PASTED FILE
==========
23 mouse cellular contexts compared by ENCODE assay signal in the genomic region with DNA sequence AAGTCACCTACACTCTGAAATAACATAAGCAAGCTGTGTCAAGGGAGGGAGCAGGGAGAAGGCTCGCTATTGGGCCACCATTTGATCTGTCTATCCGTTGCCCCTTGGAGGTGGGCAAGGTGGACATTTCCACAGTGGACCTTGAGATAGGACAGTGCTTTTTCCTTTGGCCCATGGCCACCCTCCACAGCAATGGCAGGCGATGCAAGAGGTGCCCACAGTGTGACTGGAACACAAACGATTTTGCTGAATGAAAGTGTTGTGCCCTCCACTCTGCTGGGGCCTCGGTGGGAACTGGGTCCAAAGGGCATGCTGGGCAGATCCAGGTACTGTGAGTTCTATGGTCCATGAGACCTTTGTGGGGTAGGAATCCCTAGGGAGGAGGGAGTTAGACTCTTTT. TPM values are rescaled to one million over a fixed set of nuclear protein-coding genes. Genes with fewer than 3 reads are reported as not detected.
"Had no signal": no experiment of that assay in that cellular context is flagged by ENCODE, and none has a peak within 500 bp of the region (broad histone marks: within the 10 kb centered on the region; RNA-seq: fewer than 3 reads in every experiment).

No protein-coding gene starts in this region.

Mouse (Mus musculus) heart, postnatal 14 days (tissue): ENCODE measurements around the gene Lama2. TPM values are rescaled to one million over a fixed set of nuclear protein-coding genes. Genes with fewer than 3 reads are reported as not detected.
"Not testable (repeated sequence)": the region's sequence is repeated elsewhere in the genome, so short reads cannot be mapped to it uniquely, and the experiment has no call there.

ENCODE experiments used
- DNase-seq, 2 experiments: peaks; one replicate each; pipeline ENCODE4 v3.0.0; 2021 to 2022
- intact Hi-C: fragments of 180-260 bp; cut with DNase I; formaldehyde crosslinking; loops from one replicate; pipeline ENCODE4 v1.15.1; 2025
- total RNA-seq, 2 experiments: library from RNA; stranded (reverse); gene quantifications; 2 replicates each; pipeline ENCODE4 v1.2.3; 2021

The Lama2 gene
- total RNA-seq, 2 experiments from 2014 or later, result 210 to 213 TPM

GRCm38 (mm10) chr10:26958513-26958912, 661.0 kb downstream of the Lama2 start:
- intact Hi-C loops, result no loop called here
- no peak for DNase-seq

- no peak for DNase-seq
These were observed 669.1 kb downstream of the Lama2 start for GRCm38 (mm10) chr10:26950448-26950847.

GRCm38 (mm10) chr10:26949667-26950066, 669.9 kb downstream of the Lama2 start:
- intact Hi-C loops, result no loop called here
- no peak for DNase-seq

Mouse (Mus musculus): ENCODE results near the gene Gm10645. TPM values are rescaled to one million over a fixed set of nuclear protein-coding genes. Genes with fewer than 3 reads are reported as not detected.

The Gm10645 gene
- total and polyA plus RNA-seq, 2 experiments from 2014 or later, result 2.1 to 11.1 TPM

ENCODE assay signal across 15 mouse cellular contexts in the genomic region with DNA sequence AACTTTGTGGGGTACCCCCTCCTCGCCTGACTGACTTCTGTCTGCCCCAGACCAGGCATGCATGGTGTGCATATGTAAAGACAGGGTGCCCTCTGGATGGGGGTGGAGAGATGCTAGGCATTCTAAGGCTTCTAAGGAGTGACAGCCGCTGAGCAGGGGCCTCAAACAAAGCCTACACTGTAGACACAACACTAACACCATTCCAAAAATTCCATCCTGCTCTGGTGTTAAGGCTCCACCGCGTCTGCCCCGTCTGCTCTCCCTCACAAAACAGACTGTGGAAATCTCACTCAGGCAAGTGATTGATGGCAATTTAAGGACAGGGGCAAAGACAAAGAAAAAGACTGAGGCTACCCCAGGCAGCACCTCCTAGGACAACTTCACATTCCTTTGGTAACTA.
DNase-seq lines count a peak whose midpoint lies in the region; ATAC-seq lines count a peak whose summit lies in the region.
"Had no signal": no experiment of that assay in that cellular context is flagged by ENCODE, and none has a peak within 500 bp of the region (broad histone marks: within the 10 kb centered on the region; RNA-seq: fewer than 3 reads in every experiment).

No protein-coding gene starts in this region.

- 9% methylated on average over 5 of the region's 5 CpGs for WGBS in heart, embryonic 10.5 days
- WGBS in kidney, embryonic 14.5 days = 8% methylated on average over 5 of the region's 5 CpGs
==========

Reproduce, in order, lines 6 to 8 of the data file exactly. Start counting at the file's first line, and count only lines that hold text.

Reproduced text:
ENCODE experiments used
- DNase-seq, 2 experiments: peaks; one replicate each; pipeline ENCODE4 v3.0.0; 2021 to 2022
- intact Hi-C: fragments of 180-260 bp; cut with DNase I; formaldehyde crosslinking; loops from one replicate; pipeline ENCODE4 v1.15.1; 2025